In proof of the Americans being thus descended, he adduces the following arguments. 1. Their division into tribes. 2. Their worship of Jehovah. 3. Their notions of a theocracy. 4. Their belief in the ministration of angels. 5. Their language and dialects. 6. Their manner of counting time. 7. Their prophets and high-priests. 8. Their festivals, fasts, and religious rites. 9. Their daily sacrifice. 10. Their ablutions, and anointings. 11. Their laws of uncleanness. 12. Their abstinence from unclean things. 13. Their marriages, divorces, and punishment of adultery. 14. Their several punishments. 15. Their cities of refuge. 16. Their purifications, and ceremonies preparatory. 17. Their ornaments. 18. Their manner of curing the sick. 19. Their burial of their dead. 20. Their mourning for their dead. 21. Their raising seed to a deceased brother. 22. Their choice of names adapted to their circumstances and the times. 23. Their own traditions; the accounts of our English writers; and the testimonies, which the Spanish and other writers have given, concerning the primitive inhabitants of Peru and Mexico.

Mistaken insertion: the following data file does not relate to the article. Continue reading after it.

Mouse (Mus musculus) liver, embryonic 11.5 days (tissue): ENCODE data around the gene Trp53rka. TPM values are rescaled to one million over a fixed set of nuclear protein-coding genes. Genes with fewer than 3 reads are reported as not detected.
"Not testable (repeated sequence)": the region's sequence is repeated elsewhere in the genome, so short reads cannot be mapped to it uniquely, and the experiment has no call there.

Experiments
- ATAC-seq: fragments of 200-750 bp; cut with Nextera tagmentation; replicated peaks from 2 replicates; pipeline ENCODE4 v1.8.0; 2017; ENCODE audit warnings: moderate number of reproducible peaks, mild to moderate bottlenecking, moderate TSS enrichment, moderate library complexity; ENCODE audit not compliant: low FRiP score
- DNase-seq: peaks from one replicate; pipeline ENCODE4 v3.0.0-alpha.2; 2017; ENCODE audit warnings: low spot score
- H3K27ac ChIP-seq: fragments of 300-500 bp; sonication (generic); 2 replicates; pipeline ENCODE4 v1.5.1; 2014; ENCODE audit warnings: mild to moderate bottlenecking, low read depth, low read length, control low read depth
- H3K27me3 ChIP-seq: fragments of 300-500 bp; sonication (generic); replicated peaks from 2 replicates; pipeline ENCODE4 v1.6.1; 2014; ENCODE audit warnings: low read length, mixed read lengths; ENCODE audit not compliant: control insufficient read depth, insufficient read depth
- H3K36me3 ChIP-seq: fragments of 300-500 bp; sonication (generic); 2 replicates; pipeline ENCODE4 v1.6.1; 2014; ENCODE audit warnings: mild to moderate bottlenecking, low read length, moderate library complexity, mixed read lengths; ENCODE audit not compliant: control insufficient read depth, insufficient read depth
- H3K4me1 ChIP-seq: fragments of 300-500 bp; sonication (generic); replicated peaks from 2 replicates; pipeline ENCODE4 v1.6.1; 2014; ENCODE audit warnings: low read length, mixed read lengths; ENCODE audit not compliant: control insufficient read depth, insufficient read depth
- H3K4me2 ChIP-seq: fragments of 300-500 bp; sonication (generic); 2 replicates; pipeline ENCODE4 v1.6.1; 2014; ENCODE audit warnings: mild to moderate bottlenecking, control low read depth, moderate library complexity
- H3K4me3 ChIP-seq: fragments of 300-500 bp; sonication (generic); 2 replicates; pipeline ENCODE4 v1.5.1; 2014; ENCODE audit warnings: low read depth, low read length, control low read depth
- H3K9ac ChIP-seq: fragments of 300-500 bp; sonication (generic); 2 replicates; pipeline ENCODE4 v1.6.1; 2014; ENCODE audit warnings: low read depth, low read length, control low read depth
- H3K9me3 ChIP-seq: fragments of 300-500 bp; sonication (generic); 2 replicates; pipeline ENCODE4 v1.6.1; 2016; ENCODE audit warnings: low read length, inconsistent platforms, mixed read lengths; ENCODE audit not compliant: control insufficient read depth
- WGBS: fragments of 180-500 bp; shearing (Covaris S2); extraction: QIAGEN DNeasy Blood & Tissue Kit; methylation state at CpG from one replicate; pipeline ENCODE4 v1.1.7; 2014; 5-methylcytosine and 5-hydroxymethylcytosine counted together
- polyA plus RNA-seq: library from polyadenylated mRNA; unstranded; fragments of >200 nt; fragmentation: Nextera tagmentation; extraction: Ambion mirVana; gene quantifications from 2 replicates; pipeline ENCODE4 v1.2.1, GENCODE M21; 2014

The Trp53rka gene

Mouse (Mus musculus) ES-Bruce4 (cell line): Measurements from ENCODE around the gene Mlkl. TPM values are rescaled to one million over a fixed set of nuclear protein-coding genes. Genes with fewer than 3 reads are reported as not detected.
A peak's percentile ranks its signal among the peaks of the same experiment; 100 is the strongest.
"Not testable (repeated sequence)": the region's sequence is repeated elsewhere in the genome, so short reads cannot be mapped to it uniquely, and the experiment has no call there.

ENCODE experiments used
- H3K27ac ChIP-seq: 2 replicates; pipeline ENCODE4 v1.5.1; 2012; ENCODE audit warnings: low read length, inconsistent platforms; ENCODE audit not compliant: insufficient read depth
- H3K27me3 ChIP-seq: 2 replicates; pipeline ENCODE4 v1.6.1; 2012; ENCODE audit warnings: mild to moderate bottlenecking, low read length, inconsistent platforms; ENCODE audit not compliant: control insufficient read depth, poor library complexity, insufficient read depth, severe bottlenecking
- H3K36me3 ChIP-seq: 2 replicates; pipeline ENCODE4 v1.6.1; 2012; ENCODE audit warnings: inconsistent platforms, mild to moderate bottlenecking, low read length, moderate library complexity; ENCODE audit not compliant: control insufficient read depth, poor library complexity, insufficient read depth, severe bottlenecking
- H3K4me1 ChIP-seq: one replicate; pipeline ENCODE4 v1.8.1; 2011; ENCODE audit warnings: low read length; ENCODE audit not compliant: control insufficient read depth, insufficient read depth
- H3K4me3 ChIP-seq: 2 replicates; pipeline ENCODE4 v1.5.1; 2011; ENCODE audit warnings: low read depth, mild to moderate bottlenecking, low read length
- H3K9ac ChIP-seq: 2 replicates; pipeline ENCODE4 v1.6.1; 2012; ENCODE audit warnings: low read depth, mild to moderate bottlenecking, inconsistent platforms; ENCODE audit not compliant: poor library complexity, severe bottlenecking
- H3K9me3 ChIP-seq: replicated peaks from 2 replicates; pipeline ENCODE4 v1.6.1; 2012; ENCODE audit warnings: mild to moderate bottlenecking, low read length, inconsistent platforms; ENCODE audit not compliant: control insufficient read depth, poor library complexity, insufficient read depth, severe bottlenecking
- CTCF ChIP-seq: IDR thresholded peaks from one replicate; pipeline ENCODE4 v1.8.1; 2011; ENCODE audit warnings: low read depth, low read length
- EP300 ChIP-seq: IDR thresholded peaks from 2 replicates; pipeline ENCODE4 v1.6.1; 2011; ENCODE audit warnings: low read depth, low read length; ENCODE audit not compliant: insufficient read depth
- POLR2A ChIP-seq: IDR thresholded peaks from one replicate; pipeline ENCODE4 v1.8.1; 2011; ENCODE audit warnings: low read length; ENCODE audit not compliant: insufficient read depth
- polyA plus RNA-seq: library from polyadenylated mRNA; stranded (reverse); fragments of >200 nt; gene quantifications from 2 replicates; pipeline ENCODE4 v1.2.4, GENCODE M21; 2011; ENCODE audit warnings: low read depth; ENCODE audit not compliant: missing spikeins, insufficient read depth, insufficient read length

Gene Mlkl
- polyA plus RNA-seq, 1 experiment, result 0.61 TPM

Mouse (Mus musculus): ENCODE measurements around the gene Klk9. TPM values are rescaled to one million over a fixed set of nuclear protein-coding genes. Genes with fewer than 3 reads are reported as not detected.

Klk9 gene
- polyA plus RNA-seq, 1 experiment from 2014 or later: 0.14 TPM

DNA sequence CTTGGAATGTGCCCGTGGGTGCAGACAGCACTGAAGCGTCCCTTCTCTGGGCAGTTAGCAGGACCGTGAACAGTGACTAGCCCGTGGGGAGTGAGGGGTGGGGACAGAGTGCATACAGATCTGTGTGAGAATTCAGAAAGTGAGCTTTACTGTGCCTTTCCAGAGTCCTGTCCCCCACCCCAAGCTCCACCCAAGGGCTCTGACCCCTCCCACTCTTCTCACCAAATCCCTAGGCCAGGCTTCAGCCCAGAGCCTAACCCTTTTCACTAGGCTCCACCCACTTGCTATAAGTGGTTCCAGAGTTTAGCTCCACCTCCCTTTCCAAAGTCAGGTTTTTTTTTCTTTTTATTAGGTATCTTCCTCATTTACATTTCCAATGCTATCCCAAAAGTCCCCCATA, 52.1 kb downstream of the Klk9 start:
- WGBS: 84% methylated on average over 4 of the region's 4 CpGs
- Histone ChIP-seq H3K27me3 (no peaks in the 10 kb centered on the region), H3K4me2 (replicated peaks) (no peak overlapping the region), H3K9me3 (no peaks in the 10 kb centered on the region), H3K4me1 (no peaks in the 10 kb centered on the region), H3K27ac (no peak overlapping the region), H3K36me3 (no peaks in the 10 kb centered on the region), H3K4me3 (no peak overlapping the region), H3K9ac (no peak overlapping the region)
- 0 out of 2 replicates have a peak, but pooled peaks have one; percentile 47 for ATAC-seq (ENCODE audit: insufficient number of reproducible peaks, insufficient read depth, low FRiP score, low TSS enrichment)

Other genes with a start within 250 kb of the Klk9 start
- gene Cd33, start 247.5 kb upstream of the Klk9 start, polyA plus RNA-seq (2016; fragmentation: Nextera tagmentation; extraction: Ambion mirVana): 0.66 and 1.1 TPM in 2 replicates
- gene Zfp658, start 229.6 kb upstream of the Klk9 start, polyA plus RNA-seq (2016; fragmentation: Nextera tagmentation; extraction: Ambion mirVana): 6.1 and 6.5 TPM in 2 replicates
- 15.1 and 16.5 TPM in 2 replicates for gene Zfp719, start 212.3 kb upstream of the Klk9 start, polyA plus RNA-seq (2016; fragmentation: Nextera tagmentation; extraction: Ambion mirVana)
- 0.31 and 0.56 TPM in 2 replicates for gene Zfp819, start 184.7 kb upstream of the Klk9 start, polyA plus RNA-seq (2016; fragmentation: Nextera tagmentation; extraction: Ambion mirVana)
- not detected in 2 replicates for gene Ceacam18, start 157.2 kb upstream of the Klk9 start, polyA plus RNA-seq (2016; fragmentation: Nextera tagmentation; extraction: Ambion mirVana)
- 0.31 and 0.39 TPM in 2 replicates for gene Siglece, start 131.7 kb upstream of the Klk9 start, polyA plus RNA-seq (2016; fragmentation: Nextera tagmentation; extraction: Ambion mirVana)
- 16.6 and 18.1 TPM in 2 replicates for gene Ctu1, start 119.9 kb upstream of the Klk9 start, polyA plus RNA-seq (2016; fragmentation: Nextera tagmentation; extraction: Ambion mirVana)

A few extracts from what is said under these different heads may not be unacceptable.